The days of a farmer were long – from first light to sundown.  The day would end with another prayer.  After the harvest was over, the final stalks harvested were also of great importance with one area always left unharvested no matter how small the plot of land.  Great celebrations were held after the harvest was over in thanksgiving, often involving the entire community. Most of the harvesters were not land-owners, but peasants who worked for them.  It is difficult to tell from vital records if the term “farmer” implies that the man owned land or merely worked on another’s. but many farmers worked as day laborers on other’s lands.

Among my Polish ancestors, I have found several farmers or day laborers including my 3rd great-grandfather Józef Ślesiński (c.1821 – 30 Nov 1866), my 2nd great-grandfather Wawrzyniec Zawodny (c.1853 – 13 Dec 1917), and my 4th great-grandfather Karol Zakrzewski (c.1800 – c.1858).

The Bavarian countryside near Pfaffenhofen an der Ilm, Bavaria, Germany.  Photo taken by the author, 1998.

The Bavarian countryside near Pfaffenhofen an der Ilm, Bavaria, Germany. Photo taken by the author, 1998.

The agricultural life in Bavaria, Germany, was very similar to Poland in both the religious connection as well as the fact that there were different classes of farmers.  Even after the Protestant Reformation swept through Germany, Bavaria remained devoutly Catholic.  The religious customs related to the harvest are remarkably similar to Poland’s customs and included prayers and festivals.  The harvest was a community event even in large towns where the majority of residents were not involved in agricultural labor.  After all, the farmer’s successful harvest meant that the shoemaker could buy food at the market to feed his family.  Even today Germans take special pride in their farmers.  The photo below is not from Bavaria, but the Tirol section of Austria.  Both regions have similar traditions and celebrate the harvest with parades and traditional costumes.

Even the cows in Tirol (and Bavaria) take farming seriously! This is a farmer's parade in Innsbruck, Austria.  Photo taken by the author, 1998.

Even the cows in Tirol (and Bavaria) take farming seriously! This is a farmer's parade in Innsbruck, Austria. Photo taken by the author, 1998.

Bavaria had more class distinctions for farmers than in Poland where you were either a land-owner or you worked for someone else.  In Bavaria, the different designations were mainly for tax purposes.  A bauer owned a whole farm, a halbbauer owned half, and a viertelbauer owned a quarter.  Then there was the söldner, who owned either 1/8, 1/16, or 1/32 of a farm.  That may sound small, but there is even a lower designation – a poor häusler owned a house, but not the land on which it sat.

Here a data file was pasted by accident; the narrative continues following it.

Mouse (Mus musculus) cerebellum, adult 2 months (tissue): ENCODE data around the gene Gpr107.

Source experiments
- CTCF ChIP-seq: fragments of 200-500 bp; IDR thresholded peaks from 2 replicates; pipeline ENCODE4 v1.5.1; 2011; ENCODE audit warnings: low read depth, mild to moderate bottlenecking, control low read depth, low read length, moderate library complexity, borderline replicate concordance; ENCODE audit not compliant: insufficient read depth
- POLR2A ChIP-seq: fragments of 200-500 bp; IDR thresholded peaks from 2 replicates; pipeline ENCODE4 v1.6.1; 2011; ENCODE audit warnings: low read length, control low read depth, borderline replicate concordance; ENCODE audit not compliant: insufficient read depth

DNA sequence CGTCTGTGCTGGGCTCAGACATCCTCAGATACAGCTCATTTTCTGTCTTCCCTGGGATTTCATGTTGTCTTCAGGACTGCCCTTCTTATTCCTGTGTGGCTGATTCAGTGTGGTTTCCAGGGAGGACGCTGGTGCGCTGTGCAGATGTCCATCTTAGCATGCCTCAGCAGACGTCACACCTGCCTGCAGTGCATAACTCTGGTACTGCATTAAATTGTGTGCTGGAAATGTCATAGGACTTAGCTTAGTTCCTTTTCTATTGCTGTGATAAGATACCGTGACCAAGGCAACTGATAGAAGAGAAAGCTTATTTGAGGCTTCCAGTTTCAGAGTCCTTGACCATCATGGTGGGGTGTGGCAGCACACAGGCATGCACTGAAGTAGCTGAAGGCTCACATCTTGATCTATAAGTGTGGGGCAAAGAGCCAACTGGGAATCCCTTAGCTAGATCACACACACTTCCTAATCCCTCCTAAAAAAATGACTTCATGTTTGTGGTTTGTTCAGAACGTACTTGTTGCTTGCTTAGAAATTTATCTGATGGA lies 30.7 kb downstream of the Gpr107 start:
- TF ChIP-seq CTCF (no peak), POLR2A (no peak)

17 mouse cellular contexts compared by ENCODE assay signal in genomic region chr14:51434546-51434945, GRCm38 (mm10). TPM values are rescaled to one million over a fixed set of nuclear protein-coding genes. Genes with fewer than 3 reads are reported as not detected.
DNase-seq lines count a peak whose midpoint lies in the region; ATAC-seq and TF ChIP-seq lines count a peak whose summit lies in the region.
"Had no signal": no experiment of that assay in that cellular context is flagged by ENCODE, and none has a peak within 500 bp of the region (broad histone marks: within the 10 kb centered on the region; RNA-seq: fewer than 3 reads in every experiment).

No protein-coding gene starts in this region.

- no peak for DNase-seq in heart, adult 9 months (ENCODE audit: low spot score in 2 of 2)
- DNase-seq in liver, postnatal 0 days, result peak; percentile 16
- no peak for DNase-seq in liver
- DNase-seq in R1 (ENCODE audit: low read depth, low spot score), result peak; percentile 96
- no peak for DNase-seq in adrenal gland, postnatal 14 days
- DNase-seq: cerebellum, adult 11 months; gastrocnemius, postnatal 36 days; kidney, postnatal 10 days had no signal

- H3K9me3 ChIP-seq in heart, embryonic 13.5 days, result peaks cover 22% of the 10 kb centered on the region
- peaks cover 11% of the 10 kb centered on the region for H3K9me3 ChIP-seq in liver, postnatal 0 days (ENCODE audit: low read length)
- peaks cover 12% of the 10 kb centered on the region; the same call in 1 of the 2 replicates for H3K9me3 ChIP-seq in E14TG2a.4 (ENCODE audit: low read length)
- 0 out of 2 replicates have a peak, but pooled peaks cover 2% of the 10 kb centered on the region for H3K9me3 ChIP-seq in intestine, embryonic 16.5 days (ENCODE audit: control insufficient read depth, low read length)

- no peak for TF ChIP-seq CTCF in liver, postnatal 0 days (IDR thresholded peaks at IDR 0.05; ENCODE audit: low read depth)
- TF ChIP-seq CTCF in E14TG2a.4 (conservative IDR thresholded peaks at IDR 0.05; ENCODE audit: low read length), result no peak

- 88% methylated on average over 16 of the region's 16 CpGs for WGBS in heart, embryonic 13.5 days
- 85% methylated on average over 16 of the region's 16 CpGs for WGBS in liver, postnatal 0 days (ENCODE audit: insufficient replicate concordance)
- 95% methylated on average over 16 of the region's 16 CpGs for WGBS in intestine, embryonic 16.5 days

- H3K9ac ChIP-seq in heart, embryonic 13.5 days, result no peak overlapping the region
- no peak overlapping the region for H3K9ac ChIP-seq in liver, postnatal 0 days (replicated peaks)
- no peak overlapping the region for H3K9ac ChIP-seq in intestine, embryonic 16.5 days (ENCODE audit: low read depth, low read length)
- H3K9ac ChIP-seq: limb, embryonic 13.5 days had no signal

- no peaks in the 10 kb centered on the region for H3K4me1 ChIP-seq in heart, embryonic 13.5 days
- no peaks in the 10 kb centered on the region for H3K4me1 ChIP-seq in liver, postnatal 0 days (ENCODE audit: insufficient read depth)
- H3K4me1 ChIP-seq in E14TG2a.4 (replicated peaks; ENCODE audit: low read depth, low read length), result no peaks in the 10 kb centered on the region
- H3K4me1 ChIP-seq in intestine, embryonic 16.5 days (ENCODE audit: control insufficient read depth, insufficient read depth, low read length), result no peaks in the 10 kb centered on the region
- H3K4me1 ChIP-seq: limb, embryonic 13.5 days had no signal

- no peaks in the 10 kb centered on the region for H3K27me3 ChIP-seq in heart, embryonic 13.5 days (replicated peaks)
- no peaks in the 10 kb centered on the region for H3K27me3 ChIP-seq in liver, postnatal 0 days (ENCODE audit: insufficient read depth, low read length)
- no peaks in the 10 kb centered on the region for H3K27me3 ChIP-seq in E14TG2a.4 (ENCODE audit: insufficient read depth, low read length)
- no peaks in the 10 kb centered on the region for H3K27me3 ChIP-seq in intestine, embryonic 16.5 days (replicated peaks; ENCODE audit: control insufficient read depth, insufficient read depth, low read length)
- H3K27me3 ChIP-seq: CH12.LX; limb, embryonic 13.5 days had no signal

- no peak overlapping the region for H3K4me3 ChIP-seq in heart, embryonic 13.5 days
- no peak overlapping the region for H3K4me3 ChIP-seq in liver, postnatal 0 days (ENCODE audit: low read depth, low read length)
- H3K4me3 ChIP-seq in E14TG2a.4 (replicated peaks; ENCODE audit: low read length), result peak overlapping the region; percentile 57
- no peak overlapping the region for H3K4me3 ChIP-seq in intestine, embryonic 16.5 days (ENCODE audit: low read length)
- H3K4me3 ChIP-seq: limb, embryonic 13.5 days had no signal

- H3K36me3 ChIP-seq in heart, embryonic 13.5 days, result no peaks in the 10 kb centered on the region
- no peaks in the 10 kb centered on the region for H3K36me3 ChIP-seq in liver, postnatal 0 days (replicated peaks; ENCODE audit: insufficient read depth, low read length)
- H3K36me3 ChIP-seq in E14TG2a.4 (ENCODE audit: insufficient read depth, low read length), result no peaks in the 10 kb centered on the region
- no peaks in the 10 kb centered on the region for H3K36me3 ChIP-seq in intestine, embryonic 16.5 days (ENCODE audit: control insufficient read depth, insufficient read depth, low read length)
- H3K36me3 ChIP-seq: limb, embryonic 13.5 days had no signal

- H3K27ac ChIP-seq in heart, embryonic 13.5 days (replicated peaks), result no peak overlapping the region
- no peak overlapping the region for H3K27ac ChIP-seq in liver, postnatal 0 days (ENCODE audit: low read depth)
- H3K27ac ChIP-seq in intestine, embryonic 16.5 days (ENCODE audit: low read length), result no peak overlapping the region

I first came across these farmer names when I discovered my 4th great-grandfather, Wolfgang Fischer (1775 – 1820) from the small town of Agelsberg.  In the birth record for his son Franz Xaver, who was born in 1813, Wolfgang’s occupation was listed as söldner.  It was an unfamiliar term, and according to my German dictionary it meant mercenary.  Mercenary?  As in a soldier of fortune, perhaps hired out to neighboring countries?  I quickly discovered the Bavarian meaning of the word in addition to its other definition.  A sölde is a small house with a garden, and as I indicated above a söldner owned either 1/8, 1/16, or 1/32 of a farm.  My mercenary was a poor farmer!

Wolfgang is the only farmer I have found in my Bavarian ancestry so far, but there is another family that made a living off of the “good earth” – the Bergmeister family of millers.  As owners of a mill in the town of Puch, the family would have had a higher economic and social standing than the poor famer; however, his entire operation was dependent upon the success of the farmers’ harvest.  The earliest record of the family’s ownership of the mill is around 1700.  Ownership was passed to the oldest son for many generations.  I lost track of who owned the mill in the mid-1800’s because I am  descended from that generation’s second son, but the second and third sons continued in related businesses – one was a flour merchant, the other a baker.

Farming is back-breaking work – work that is often taken for granted today.  In my ancestors’ times it was likely even harder work without the assistance of machinery and motorized tools.  The closest I come to such labor of the earth is mowing my lawn – and though I do use machinery to assist me, I still complain about the manual labor.  Next time, I’ll try to remember all of my farmer and miller ancestors who worked long days tilling the earth and growing food for their lords, families, and neighbors.

 

 

Sources used in this article:

 

Dieter Joos, “A Brief Description of a Typical Southern German Village in Past Centuries”, (Ueberlingen, Germany, 1999).  Available online at http://geisheimer.org/info/germ/village.htm

 

Sophie Hodorowicz Knab, Polish Customs, Traditions, & Folklore, (New York, Hippocrene Books, 1993), 145-157.

John Pinkerton, A General Collection of the Best and Most Interesting Voyages and Travels in All Parts of the World, (London, 1809), 30-33.  Google Book Search.  Retrieved on May 27, 2009.

[Written for the 73rd Edition of the Carnival of Genealogy: The Good Earth]